Thursday, September 27, 2012

Faces of science: The outdoors, the Olympics and science


This is the second of a series of blogs about women in science at the University of Wyoming, as we initiate our new NSF-funded program.Throughout the year we will be blogging about women in engineering, earth sciences, biological sciences and beyond.
Have you ever wondered what Olympians do after the Olympics? Some probably relax, others probably look for new interests, but Laramie’s Olympic skier, Sarah Konrad, is a scientist. Sarah works in science labs at the University of Wyoming helping to conduct various research projects about the environment. Currently, Sarah works in Dr. Neil Humphrey’s geology lab constructing sensors to measure glacier movements. Glaciers happen to be Sarah’s area of specialty.
“I was into the outdoors long before I was a scientist,” Sarah says. “And that interest naturally progressed towards geology and glaciology.”
Rock climbing and mountaineering initiated Sarah’s interest in glaciers and now she helps to understand the way glaciers work in Greenland.
“The more we understand about how glaciers work and how they respond to different changes in the environment, the better we can understand how fast the water held in the glacier ice will get into the ocean and affect sea levels,” Sarah says.
Understanding how fast glaciers are melting is an important part of understanding climate change and its effect on people and where they choose to live. People disproportionally live near the ocean and this population will be the first to notice sea level changes. This problem is part of the reason Sarah loves being a scientist: it challenges her to think about solutions.
 Sarah’s favorite part of being a scientist is being able to think about things, such as climate change, creatively and understanding how things work. One of her current projects outside of Dr. Humphrey’s lab is creating a book about all the energy resources in Wyoming. This wouldn’t be any book, however. It would be a road-side guide to Wyoming’s energy resources that would use surface infrastructure (such as wind turbines or pump jacks) to explain everything in straightforward terms how Wyoming’s energy production works. Right now, Sarah is looking for funding to help her research Wyoming’s energy field.
While Sarah is a scientist, she continues to be a phenomenal athlete. “Science and sports complement each other really well,” Sarah says. “I’ll be out on a long run or bike ride, and it’s some of my best thinking time.”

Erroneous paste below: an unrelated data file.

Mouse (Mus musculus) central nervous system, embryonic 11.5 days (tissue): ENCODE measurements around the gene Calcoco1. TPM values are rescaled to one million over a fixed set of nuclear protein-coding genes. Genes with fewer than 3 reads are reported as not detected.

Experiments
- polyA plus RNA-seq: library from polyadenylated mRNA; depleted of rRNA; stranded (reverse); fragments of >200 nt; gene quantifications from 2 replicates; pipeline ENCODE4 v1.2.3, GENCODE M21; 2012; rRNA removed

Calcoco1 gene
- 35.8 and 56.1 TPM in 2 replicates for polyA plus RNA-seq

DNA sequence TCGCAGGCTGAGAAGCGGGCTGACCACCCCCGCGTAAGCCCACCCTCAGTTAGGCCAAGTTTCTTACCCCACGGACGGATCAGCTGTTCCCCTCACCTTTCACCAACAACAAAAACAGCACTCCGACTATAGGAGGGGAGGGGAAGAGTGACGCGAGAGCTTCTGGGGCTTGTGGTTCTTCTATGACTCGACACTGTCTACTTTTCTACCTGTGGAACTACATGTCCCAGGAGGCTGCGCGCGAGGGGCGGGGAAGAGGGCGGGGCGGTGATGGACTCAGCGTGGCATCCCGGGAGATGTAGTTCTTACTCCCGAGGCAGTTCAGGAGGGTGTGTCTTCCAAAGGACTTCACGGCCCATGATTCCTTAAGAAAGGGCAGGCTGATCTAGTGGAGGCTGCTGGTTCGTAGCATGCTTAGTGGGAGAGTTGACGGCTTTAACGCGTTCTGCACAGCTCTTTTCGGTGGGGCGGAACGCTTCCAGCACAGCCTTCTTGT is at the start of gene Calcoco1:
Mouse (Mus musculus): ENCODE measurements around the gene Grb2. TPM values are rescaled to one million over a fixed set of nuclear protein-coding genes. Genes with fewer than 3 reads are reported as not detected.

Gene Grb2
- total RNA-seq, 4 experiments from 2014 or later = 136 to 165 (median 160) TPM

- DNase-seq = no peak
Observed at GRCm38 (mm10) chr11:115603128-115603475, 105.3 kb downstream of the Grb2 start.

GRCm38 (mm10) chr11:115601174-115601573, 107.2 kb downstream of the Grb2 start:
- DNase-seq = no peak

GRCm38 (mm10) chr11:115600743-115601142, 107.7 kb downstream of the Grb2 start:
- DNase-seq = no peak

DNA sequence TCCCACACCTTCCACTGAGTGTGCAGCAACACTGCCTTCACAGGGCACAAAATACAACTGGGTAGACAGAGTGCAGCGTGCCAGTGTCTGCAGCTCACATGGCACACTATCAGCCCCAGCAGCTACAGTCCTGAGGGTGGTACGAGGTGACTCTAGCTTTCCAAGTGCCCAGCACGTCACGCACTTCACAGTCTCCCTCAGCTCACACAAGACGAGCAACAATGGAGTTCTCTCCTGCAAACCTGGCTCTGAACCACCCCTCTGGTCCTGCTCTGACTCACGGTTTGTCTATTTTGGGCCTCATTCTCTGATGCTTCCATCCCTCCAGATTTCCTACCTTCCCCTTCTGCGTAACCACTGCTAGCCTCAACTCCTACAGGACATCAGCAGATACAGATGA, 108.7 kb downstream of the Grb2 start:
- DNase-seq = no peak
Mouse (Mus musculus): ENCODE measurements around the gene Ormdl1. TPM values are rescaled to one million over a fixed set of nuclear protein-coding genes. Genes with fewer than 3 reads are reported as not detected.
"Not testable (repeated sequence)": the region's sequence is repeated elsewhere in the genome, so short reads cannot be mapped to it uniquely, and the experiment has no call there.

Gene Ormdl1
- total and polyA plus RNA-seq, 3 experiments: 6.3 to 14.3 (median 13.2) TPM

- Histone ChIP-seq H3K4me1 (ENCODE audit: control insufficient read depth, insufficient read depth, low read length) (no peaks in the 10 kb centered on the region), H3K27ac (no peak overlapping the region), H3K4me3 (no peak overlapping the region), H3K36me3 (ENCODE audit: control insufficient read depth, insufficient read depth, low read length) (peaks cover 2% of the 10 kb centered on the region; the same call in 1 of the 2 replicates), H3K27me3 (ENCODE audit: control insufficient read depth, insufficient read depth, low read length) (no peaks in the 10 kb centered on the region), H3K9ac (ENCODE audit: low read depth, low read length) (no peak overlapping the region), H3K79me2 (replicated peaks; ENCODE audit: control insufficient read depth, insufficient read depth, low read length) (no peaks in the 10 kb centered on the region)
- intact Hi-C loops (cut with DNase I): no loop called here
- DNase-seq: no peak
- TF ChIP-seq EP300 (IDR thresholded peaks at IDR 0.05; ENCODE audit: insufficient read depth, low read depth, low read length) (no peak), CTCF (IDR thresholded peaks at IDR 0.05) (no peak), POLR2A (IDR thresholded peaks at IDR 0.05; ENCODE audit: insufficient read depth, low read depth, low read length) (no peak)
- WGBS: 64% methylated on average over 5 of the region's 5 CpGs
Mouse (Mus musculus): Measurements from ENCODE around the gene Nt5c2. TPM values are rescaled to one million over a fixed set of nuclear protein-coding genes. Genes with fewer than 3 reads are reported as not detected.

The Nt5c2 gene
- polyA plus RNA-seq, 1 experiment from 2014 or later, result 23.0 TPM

Sarah Konrad at the Torino Olympics in 2006
While she was an Olympic athlete, Sarah realized that although skiing was her passion, she longed for the intellectual stimulation provided by scientific work.
 “I’m curious and I like a challenge,” Sarah says. “Those three years I was training for the Olympics I didn’t do any science at all and I missed it so much! I mean, I’d still read and have some sort of intellectual stimulation, but I really like having more involvement and having some sort of outlet for figuring things out. It was a relief getting back into science. It felt really good to get the balance back.”
Sarah balances her love for both science and physical activity by dividing her day between the two. Part of the day she works in the lab, and the other part she trains for her next athletic goal. Over the summer, Sarah trained for a two-day event, the Steamboat Stinger in Steamboat Springs, Colorado. Most people do one or the other of the events, but Sarah decided to do both the 50 mile mountain bike race and the 26-mile marathon trail run.
“The real challenge was doing them back to back,” Sarah says.
Sarah’s athletic passion keeps diversity in her life, which she says is the key to both science and any career. “Take college electives to heart,” Sarah advises new college students, especially women. “Because even if you think you know what you’re going to do, it’s just such a good time to be exposed to new things.”
Exposure to new things is what opened the doors to the field of geology for Sarah. She started out as engineering major, and happened to take a geology class, which changed her whole career path.
“Until you’ve been exposed to an awful lot of things, you can’t judge what you want to do because you don’t know what choices are out there,” Sarah says.

By Kali S. McCrackin
Photo credits: USBA

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